Box Office: The Man Who Helped Life on Mars Live on Screen Speaks out; Arts & Entertainment He's Used to Handling Massive Budgets, Working with Big Names and Creating Some of British Television's Most Successful Programmes - Including Life on Mars. So Why Does Stephen Garrett Describe His Job as 'Pretty Ill-Defined'? Matt Thomas Finds Out

Western Mail (Cardiff, Wales), January 26, 2009 | Go to article overview

Box Office: The Man Who Helped Life on Mars Live on Screen Speaks out; Arts & Entertainment He's Used to Handling Massive Budgets, Working with Big Names and Creating Some of British Television's Most Successful Programmes - Including Life on Mars. So Why Does Stephen Garrett Describe His Job as 'Pretty Ill-Defined'? Matt Thomas Finds Out


Byline: Matt Thomas

WE tend to think of television as a pretty immediate medium, something that comes in half-hour-long installments providing an instant hit of entertainment.

Behind the scenes, however, they've got their eye on the long game.

"It might surprise you to know that it took us seven years to persuade anyone that a little show called Life on Mars might be worth making," says Stephen Garrett, the man behind the award-winning series and producer of programmes including Spooks and Moving Wallpaper.

"And it took us 13 years to get Moving Wallpaper off the ground.

It can be quite frustrating at times."

This might seem like a masterpiece of understatement but Garrett is, in contrast to the crazed neurotic producer at the heart of Moving Wallpaper, a remarkably relaxed man.

He's alsoavery successful man, and will be travelling to Aberystwyth next month for an interview session as part of student film festival Ffresh.

He's going to be giving the benefit of his 30 or so years experience of television to an audience of eager film students.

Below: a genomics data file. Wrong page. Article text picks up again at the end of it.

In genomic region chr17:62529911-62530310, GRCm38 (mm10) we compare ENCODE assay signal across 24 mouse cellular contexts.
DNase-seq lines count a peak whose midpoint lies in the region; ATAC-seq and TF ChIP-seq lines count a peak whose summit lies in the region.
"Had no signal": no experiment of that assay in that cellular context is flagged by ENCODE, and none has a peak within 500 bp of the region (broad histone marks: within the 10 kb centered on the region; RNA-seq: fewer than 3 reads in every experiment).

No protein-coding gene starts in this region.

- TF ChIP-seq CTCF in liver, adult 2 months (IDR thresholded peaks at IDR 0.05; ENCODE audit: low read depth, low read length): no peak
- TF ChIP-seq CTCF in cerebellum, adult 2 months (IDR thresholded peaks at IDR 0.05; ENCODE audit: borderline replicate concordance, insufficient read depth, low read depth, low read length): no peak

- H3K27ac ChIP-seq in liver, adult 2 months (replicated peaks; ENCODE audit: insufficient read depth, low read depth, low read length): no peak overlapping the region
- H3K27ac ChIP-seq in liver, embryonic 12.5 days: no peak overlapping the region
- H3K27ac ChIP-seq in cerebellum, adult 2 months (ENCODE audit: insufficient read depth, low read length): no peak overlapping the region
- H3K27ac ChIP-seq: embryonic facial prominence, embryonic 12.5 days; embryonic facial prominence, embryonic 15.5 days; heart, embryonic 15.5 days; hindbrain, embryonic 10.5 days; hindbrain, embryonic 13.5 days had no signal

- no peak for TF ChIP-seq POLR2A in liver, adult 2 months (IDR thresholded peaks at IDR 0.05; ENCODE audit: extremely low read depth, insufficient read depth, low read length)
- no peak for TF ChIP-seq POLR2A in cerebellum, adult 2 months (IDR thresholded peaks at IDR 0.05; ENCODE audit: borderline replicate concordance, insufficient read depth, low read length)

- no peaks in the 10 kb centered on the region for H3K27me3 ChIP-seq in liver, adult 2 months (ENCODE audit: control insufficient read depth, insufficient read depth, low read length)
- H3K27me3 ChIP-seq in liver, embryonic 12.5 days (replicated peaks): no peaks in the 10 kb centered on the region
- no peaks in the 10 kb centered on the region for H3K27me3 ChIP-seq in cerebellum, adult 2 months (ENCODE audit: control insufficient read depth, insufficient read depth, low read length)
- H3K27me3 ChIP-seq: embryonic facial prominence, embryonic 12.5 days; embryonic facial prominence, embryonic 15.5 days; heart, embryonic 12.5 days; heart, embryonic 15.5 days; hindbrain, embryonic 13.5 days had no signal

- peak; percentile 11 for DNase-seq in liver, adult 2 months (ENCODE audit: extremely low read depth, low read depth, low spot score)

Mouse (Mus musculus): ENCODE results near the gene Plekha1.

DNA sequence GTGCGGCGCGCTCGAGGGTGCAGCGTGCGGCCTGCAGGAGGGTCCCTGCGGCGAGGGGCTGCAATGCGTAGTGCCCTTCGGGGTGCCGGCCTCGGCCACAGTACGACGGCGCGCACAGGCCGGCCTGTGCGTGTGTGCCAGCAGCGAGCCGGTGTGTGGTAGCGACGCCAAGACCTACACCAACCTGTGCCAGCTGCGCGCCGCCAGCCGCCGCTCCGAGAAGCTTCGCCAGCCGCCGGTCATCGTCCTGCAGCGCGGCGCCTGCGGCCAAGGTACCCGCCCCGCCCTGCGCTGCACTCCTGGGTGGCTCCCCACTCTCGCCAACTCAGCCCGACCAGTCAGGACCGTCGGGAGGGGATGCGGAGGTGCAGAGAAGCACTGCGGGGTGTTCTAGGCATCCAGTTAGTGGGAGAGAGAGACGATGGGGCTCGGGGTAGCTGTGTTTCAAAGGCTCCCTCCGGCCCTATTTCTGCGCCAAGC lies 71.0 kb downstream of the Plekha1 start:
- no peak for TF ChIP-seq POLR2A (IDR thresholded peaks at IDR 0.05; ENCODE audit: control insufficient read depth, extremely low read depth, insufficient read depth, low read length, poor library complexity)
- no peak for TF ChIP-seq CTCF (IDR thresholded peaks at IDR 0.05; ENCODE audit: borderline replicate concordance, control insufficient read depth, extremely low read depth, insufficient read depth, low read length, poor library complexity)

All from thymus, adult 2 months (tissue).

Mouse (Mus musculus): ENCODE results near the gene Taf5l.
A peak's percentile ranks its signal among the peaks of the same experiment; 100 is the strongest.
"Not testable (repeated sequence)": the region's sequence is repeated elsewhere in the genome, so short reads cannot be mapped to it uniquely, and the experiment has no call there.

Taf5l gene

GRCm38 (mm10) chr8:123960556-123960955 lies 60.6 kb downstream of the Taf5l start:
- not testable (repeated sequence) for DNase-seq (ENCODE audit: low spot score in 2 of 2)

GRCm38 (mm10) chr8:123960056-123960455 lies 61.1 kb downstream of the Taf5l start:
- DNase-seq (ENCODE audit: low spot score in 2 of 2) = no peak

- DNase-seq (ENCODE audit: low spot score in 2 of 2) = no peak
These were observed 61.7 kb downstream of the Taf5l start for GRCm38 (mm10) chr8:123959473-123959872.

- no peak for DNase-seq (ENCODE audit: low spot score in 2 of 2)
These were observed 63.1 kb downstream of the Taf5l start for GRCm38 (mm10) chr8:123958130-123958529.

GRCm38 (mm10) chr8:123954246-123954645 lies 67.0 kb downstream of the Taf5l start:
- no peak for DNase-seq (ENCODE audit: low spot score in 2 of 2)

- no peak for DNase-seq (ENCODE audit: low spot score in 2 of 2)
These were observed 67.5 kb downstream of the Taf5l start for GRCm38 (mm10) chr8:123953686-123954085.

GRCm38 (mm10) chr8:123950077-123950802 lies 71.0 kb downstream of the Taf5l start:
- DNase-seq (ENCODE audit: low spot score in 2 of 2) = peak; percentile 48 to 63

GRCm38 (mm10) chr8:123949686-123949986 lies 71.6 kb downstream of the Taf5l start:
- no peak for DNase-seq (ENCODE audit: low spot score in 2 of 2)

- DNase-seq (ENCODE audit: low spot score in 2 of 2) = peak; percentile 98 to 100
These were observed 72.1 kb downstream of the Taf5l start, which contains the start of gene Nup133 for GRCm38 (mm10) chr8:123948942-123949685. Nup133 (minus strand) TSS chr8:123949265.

But even though he's the brains behind British TV's best home-grown hits and exports of the past decade, he says things haven't always gone quite to plan.

"Early on in my career, this was back in the 80s, Iwas working on a programme called Riverside, which was supposed to by an attempt by the BBC to pre-empt Channel Four's move to corner the youth market.

"We got a call one day from a young man, a very forward call, basically saying 'I'm very talented, I'm going places you need to have me on your show.' "Well of course we said 'leave your name' and we never got back to him. It turned out that his name was George O'Dowd. We missed a trick there," he says referring to Boy George.

Generally though, things have gone right more often than wrong for Garrett.

After studying law at Oxford in the 70s, "even though I realised very quickly that I didn't want to be a lawyer", he moved up to Manchester to work as a researcher at Granada.

This was, he says, "a very exciting time to be in Manchester, just after punk, and getting to work with Tony Wilson who was then just setting up Factory Records".

Although he initially wanted to be a director he was drawn to production after realising TV is a producer's medium.

"I directed a couple of things but it became clear that if you wanted to get anything done, to move things forward, then you had to be a producer."

Which is what leads us to the big question. What is it that a producer actually does?

"Well, it is quite a nebulous concept really.

"But with something like Spooks for example, I came up with the concept one day wandering around a book shop trying to think of a new pitch for a precinct-based show, something like a police show or a hospital drama.

"Then I brought in David Wolstonecraft to write it, secured funding from Channel Four, as that was who we were pitching it to at the time, to make a pilot. …

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Box Office: The Man Who Helped Life on Mars Live on Screen Speaks out; Arts & Entertainment He's Used to Handling Massive Budgets, Working with Big Names and Creating Some of British Television's Most Successful Programmes - Including Life on Mars. So Why Does Stephen Garrett Describe His Job as 'Pretty Ill-Defined'? Matt Thomas Finds Out
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